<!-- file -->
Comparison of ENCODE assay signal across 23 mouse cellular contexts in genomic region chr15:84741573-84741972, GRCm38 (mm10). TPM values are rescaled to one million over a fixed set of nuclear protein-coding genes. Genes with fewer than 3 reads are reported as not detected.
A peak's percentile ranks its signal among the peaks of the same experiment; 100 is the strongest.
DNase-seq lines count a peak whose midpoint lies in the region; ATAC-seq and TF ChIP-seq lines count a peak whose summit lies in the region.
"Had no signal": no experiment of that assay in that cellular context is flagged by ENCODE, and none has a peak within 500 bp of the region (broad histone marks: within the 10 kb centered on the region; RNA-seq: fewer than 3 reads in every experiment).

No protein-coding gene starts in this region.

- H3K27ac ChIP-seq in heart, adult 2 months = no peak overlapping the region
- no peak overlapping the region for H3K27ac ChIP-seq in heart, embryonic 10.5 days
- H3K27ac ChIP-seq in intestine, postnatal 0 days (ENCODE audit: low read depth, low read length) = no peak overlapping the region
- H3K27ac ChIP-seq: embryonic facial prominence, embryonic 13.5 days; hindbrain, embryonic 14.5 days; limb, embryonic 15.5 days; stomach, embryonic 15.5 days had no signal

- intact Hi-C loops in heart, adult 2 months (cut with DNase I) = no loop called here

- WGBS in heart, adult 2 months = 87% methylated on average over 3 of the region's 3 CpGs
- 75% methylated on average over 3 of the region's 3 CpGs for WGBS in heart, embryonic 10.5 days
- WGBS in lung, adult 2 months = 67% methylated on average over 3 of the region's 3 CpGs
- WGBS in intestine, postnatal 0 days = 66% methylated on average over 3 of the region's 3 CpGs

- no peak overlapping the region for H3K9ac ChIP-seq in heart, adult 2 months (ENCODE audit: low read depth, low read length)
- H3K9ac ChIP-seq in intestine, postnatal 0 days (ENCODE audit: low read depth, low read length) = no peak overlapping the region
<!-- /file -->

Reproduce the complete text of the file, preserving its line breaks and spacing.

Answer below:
Comparison of ENCODE assay signal across 23 mouse cellular contexts in genomic region chr15:84741573-84741972, GRCm38 (mm10). TPM values are rescaled to one million over a fixed set of nuclear protein-coding genes. Genes with fewer than 3 reads are reported as not detected.
A peak's percentile ranks its signal among the peaks of the same experiment; 100 is the strongest.
DNase-seq lines count a peak whose midpoint lies in the region; ATAC-seq and TF ChIP-seq lines count a peak whose summit lies in the region.
"Had no signal": no experiment of that assay in that cellular context is flagged by ENCODE, and none has a peak within 500 bp of the region (broad histone marks: within the 10 kb centered on the region; RNA-seq: fewer than 3 reads in every experiment).

No protein-coding gene starts in this region.

- H3K27ac ChIP-seq in heart, adult 2 months = no peak overlapping the region
- no peak overlapping the region for H3K27ac ChIP-seq in heart, embryonic 10.5 days
- H3K27ac ChIP-seq in intestine, postnatal 0 days (ENCODE audit: low read depth, low read length) = no peak overlapping the region
- H3K27ac ChIP-seq: embryonic facial prominence, embryonic 13.5 days; hindbrain, embryonic 14.5 days; limb, embryonic 15.5 days; stomach, embryonic 15.5 days had no signal

- intact Hi-C loops in heart, adult 2 months (cut with DNase I) = no loop called here

- WGBS in heart, adult 2 months = 87% methylated on average over 3 of the region's 3 CpGs
- 75% methylated on average over 3 of the region's 3 CpGs for WGBS in heart, embryonic 10.5 days
- WGBS in lung, adult 2 months = 67% methylated on average over 3 of the region's 3 CpGs
- WGBS in intestine, postnatal 0 days = 66% methylated on average over 3 of the region's 3 CpGs

- no peak overlapping the region for H3K9ac ChIP-seq in heart, adult 2 months (ENCODE audit: low read depth, low read length)
- H3K9ac ChIP-seq in intestine, postnatal 0 days (ENCODE audit: low read depth, low read length) = no peak overlapping the region